Spike Lee Wins €32 M Judgment vs French Media Giant TF1; Hidden Risks of Financing Auteur Filmmakers
On June 21 of this year, a French court awarded Spike Lee and associated plaintiffs a judgment against French media giant TF1 in the amount of €32 million which, at current conversion rates, is approximately US $43 million. The Court ruled that TF1 had wrongfully rejected delivery of Lee’s film Miracle At St. Anna (hereafter, Miracle), failed to pay Lee the minimum guarantee in the amount of US $11 million, and refused to distribute the picture in TF1’s territory, which was
worldwide outside of North America and Italy. Shortly after the decision, the parties reportedly settled.
This Client Alert does not focus on the measure of damages; specifically, how the French court calculated US $43 million of damages on an unpaid minimum guarantee of US $11 million. Rather, this Alert focuses on auteur-specific considerations that the Court did not directly address..
For purposes of this Alert, an auteur is a final cut filmmaker whose appeal, both to the trade and the public, depends more on his or her “brand” (think of Quentin Tarantino) than on star casting or story material. Examples of filmmakers who are now or at one time have been regarded as auteurs include Martin Scorsese, Danny Boyle, Clint Eastwood, Woody Allen, Oliver Stone, the Coen Brothers, M. Night Shyamalan and, of course, Spike Lee. All other things being equal, a film project by an auteur filmmaker can more readily be pre-sold into the international market than a project by a filmmaker of non-auteur stature.
I had no involvement in the Spike Lee case, but at the start of my career, I was part of the team that represented the financier / distributor of The Sicilian, a prequel to The Godfather movies, in a high profile dispute with director Michael Cimino regarding a non-conforming cut. Cimino, of course, is the auteur of such iconic films as highly regarded The Deer Hunter as well as the disastrous Heaven’s Gate. I have also represented financier / distributors in contentious situations with Robert Altman and other auteur filmmakers.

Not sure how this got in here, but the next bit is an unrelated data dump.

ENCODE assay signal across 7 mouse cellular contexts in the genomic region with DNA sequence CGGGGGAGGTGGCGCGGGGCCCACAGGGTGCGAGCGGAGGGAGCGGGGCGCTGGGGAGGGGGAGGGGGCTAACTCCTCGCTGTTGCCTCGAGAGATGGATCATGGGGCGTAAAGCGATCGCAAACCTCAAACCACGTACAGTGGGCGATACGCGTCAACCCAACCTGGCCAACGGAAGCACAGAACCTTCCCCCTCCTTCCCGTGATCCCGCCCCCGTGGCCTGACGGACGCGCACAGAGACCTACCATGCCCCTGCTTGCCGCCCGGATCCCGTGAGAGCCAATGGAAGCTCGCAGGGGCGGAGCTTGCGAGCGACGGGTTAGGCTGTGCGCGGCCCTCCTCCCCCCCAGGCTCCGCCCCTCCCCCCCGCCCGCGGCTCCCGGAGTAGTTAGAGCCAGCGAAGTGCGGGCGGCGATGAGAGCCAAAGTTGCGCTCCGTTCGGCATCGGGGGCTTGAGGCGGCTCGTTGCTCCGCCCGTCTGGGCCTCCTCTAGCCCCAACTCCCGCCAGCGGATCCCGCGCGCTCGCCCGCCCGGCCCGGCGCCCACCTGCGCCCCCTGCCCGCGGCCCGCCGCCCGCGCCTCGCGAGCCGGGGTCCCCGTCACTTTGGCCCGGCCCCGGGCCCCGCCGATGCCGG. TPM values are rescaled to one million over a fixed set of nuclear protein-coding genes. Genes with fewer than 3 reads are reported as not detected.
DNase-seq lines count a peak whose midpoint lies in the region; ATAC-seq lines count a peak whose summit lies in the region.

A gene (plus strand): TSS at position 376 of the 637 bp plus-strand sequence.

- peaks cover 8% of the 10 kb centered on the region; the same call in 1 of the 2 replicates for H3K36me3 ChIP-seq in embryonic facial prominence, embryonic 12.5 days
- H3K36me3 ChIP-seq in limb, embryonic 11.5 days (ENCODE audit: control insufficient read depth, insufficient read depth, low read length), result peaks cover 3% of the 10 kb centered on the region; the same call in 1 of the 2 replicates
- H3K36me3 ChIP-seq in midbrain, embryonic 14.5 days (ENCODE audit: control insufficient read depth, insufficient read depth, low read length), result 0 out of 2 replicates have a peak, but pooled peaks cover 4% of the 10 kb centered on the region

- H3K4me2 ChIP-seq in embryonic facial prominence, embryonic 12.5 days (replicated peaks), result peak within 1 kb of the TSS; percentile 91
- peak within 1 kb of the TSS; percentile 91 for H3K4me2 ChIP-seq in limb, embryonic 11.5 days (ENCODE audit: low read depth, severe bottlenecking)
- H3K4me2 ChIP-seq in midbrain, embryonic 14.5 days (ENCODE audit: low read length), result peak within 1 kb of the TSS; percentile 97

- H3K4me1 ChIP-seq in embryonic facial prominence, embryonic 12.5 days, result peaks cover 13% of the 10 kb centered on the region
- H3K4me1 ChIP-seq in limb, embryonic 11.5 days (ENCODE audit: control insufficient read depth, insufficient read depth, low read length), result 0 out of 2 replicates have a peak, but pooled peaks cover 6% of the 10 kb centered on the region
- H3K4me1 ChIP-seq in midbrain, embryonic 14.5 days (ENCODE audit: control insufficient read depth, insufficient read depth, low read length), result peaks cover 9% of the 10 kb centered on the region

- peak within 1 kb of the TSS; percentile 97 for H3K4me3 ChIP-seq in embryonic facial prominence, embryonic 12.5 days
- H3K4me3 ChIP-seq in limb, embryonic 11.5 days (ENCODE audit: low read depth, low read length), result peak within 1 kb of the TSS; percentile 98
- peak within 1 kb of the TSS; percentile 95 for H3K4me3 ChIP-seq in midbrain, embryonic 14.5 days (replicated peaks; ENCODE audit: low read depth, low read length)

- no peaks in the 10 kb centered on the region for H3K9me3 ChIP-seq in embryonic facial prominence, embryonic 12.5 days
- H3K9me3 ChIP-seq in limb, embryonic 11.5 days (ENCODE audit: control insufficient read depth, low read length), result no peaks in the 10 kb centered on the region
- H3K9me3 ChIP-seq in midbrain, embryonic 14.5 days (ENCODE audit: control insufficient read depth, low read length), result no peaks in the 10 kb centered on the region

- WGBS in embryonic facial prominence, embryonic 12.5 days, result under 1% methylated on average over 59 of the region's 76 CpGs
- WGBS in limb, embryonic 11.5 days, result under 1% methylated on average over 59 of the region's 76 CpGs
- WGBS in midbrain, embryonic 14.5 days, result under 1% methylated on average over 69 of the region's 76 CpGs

Background of The Spike Lee Case
Pursuant to a 2007 deal memo, Lee pre-sold to TF1, a major French media company, worldwide distribution and sales agency rights to Miracle, excluding the U.S., Canada and Italy. The US $11 million minimum guarantee was to be payable 5% on signing and 95% on completion of delivery in accordance with picture specifications. Key specifications for Miracle included that it would be 95 to 120 minutes in length and based on an approved screenplay.
In later March
2008, Lee screened a three hour cut for the financiers. Shortly thereafter, having made requested changes, Lee screened a new version for the financiers, which ran two hours 35 minutes. (Hereafter, picture lengths will be designated in the form 2h 35m.)
In late September 2008, the Walt Disney Company theatrically released a 2h 40m version of Miracle in North America, to extremely disappointing box office results. In early December 2008, Spike Lee’s company formally demanded that TF1 pay the minimum guarantee for the TF1 territory. The following day, TF1 formally rejected delivery of the picture and refused to pay the minimum guarantee, on the grounds that the 2h 35m version that Lee delivered exceeded the contractual maximum, and that an alternate, 1h 56m version that Lee also delivered, while below the contractually stipulated maximum of 120 minutes, did not sufficiently conform to the approved screenplay.
The Court’s Decision
In its decision, the French court held that Lee’s 1h 56m version did conform and that, in any event, TF1, by its conduct, had waived its right to object to the 2h 35m version. The conduct cited by the Court was that, between March and mid-July, 2008, TF1 did not object to the length of the picture; TF1 cooperated in the screening of the long version at the Deauville and Toronto Film Festivals as well as the Paris Cinematheque; and that TF1 had commenced dubbing and subtitling the long version of the picture for exhibition in its territories.
Moreover, the Court took issue with a statement in a mid-July letter TF1 sent to Lee, that the company was “surprised to discover that the film, which was supposed to run no more than 120 minutes, instead ran 145 minutes.” The Court noted that since March of that year, TF1 had been aware of the film’s length. Finally, the Court rejected TF1’s position that the company could elect to use either the short or long version of the picture, depending on the reaction of international distributors.